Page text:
afford for anyone to be left behind by today's digital revolution. That's why it is so
important that we institute programs like this in schools and communities across the
land.
We can do this job. It's going to be a lot of work, but it can be done. Educators,
the public sector, the private sector--all working together. It's an exciting prospect.
There are roles for schools--as we see here this morning--for local businesses and civic
organizations, government and philanthropies, community media centers, libraries and
PEG stations, and for many others to utilize their expertise, their resources, and even their
personnel.
You know, this is not a new challenge that we face. Times and technology
change--but our small "d" democratic challenge persists from generation to generation.
Our Founding Fathers knew two centuries ago how important the spread of information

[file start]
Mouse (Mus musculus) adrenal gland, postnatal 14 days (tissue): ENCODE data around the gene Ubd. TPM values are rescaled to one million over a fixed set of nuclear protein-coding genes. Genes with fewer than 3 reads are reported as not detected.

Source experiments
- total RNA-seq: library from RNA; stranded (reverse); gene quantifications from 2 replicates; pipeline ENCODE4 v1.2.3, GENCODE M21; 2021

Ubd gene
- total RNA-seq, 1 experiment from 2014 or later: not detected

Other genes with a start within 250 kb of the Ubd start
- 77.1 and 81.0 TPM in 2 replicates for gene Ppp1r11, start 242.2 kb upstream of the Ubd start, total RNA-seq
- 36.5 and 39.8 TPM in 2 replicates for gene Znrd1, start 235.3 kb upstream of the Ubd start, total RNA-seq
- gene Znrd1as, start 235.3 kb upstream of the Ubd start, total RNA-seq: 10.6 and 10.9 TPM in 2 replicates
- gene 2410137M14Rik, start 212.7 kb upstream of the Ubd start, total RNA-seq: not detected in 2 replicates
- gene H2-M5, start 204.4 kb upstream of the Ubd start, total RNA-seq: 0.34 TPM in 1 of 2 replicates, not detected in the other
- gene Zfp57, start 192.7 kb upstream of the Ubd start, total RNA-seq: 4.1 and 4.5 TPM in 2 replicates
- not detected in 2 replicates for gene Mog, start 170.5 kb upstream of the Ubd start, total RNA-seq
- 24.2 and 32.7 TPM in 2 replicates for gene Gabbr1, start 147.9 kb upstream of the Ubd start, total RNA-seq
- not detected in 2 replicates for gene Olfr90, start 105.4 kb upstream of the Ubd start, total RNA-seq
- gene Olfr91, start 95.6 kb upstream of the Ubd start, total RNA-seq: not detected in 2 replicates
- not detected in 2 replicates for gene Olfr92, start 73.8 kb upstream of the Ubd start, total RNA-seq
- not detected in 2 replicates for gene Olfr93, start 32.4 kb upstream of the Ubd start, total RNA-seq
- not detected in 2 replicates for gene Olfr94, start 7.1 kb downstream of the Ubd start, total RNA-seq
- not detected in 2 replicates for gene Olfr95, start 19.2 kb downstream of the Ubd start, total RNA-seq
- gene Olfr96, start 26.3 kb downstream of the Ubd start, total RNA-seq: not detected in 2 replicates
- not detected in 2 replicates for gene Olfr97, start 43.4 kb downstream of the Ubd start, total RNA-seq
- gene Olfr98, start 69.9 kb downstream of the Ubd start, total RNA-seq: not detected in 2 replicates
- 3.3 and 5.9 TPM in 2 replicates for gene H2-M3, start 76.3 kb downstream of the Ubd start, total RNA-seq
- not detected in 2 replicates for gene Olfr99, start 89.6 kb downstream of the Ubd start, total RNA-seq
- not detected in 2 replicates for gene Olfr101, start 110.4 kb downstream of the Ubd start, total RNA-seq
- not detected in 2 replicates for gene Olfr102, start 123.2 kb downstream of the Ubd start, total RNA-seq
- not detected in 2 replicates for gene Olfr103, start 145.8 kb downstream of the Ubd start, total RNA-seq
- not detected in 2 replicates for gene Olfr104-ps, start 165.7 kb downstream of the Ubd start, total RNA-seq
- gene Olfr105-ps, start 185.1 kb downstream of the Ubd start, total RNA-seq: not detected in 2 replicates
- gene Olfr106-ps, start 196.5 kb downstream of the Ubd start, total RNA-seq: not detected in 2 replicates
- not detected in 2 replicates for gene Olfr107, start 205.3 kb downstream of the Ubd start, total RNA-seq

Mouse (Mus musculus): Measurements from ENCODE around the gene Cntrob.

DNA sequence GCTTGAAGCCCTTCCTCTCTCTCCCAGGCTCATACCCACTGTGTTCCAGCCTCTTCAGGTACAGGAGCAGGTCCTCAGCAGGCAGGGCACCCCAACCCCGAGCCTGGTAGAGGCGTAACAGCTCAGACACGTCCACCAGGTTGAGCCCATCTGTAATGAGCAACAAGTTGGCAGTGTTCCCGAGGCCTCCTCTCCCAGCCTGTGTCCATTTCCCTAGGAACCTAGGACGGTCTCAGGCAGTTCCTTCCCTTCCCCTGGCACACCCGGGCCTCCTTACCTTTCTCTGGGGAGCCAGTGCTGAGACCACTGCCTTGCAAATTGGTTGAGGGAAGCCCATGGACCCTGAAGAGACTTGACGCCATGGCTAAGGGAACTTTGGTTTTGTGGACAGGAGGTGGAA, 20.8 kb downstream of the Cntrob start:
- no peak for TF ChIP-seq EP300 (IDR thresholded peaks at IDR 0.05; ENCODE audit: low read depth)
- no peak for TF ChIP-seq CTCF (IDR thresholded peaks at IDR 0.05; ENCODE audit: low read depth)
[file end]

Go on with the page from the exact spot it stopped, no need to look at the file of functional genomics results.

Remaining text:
was to the success of their fledgling country. They wrote a First Amendment to ensure
that the American people would be informed. They built postal roads and subsidized the
costs of distributing news so that citizens everywhere in the land would have the news
and information they needed so they could decide wisely for the future of their young
nation. So George Washington, Thomas Jefferson and James Madison were struggling
with this back at the very beginning. Perhaps you've heard that famous Jefferson quote,
"Were it left to me to decide whether we should have a government without newspapers
or newspapers without a government, I should not hesitate for a moment to prefer the
latter." But then he added: "But I should mean that every man should receive those
papers and be capable of reading them." "...(C)apable of reading them." That's news
literacy, isn't it? So how does Jefferson's advice translate into our Twenty-first century
world? It translates into what we see before our very eyes right here this morning at E. L.
Haynes.
Thank you very much.